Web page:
“He’s missed the runway”, a lady in front of us exclaimed as the engine of the descending plane suddenly went into turbo and began climbing again. As a rather nervous flyer, I began feeling a bit panicky. Worried thoughts ran through my head. What’s going on? Is that woman right? Has the pilot really missed the runway? Then the announcement came.
The weather had deteriorated in the Isle of Man. We were to wait it out for a while to see if the situation improved, otherwise we’d have to head back. A chorus of sighs followed. We waited and hoped as the plane began circling like a vulture. Small glimpses of the Irish Sea were visible through gaps in the clouds. I expected to see white horses or something signifying stormy weather. But the water looked on the calm side. Plus, there wasn’t any turbulence. I glanced down to my six-month old sleeping peacefully on my lap and hoped her first flight would manage to reach its destination. But it wasn’t to be. This was only supposed to be a quick 30-minute trip from Liverpool. Frustratingly, almost an hour and a half after taking off from John Lennon Airport, we were right back where we’d started.
We didn’t know at the time exactly what the ‘bad weather’ described in the announcement entailed. Was it heavy wind and rain? Or was it that eerie Isle of Man mist we’d encountered on previous trips? When we got home and chatted to the family we were supposed to be visiting over there, we discovered the latter was the culprit. After taking off from Liverpool, a thick mist had set in, completely covering the airport at Castletown so it wasn’t safe to land. “Manannan must’ve been in a bad mood”, I remember saying. According to Manx mythology the sea God Manannan would wrap his cloak of mist around the island to protect it from invaders.
“Those who live on the island will appreciate how unpredictable the weather here can be,” the pilot had said when making the announcement that the plane would be turning back. After visiting many times, I knew what he meant. As a tiny, sparsely sheltered island in the Irish Sea between northwest England and Ireland, the Isle of Man is no stranger to bizarre and changeable weather. A perfect sunny day can quickly transform into a gloomy rainy picture and vice versa. Along with its numerous ancient remnants and untamed natural beauty, the weather plays a part in its mysterious moody charm. Whether it’s bright and sunny with a glossy veneer or wet and gloomy muted by mist, the Isle of Man is always beautiful. Despite not making it there the first time round, we managed to get booked on the same flight the following day. Thankfully it was mist free so we were able to land and begin our little holiday.
Sound looking out to the Calf of Man.
Before long our lungs were being refreshed with delicious woodland air as we wandered through Ballaglass Glen in the north of the island – soothed by the sounds of fast-flowing water from the Cornaa River leading to cascading waterfalls. The woods were carpeted with bluebells in their impressive spring finale. The colours, the smells, the sounds, that wonderful fresh air; I was in my happy place. We always take in the glens when visiting the island, but this was the first time seeing the verdant views blooming with bluebells.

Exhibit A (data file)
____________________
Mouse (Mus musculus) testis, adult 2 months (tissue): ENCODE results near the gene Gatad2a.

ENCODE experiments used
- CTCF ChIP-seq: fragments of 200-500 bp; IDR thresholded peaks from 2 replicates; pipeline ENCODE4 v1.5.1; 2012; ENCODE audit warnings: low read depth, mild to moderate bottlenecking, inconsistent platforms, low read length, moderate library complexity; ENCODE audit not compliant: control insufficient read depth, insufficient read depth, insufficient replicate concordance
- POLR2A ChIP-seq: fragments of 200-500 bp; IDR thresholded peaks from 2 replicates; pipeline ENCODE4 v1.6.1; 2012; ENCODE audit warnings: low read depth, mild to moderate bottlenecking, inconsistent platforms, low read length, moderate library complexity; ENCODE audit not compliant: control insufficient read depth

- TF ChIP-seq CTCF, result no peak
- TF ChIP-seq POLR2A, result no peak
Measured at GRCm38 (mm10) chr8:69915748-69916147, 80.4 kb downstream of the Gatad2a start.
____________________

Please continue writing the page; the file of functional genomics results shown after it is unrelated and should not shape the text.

This was also the first time travelling with our baby girl. Strapped to my chest in a baby carrier, with her facing forward so her curious eyes could fully take in the surroundings, my steps were much slower and careful than usual. I wanted her to enjoy this amazing place, but my motherly instincts were always focused on keeping her safe – especially navigating some of the narrower, muddy patches with steep drops to the side.
We passed by an isolated cottage in the middle of the woods and I immediately thought of the fairy tale Hansel and Gretel. This derelict stone building, a remnant of the glen’s mining heritage, really played into the enchanting scenery. As did the striking wooden sculpture of a bearded, Gandalf-like fellow known affectionately as The Wizard of Ballaglass located next to it.
The Wizard of Ballaglass.
Beautiful Ballaglass bluebells.
Cascading waterfall at Ballaglass Glen.
After visiting the Isle of Man several times over the past eight years, as Andy’s parents live here, we’d pretty much seen and done it all. However there are certain things we do time and and time again, which never get tired. This includes driving to the south of the island, taking in Port Erin with it’s lovely beach that’s atmospherically back-dropped by the stark cliffs of Bradda Head, topped by the historic Milner’s Tower.
Then there’s Sound, one of the island’s most picturesque points, and Castletown with it’s attractive castle and harbour. Also, no Isle of Man holiday is complete without a double scoop of the award-winning Davison’s ice cream, boasting an array of tempting flavours such as coconut, chocolate orange, banoffee pie and Turkish delight.
Castle Rushen, Castletown.
Tiled mermaid art in Castletown.
Port Erin beach with Bradda Head in the background.
Until next time Isle of Man.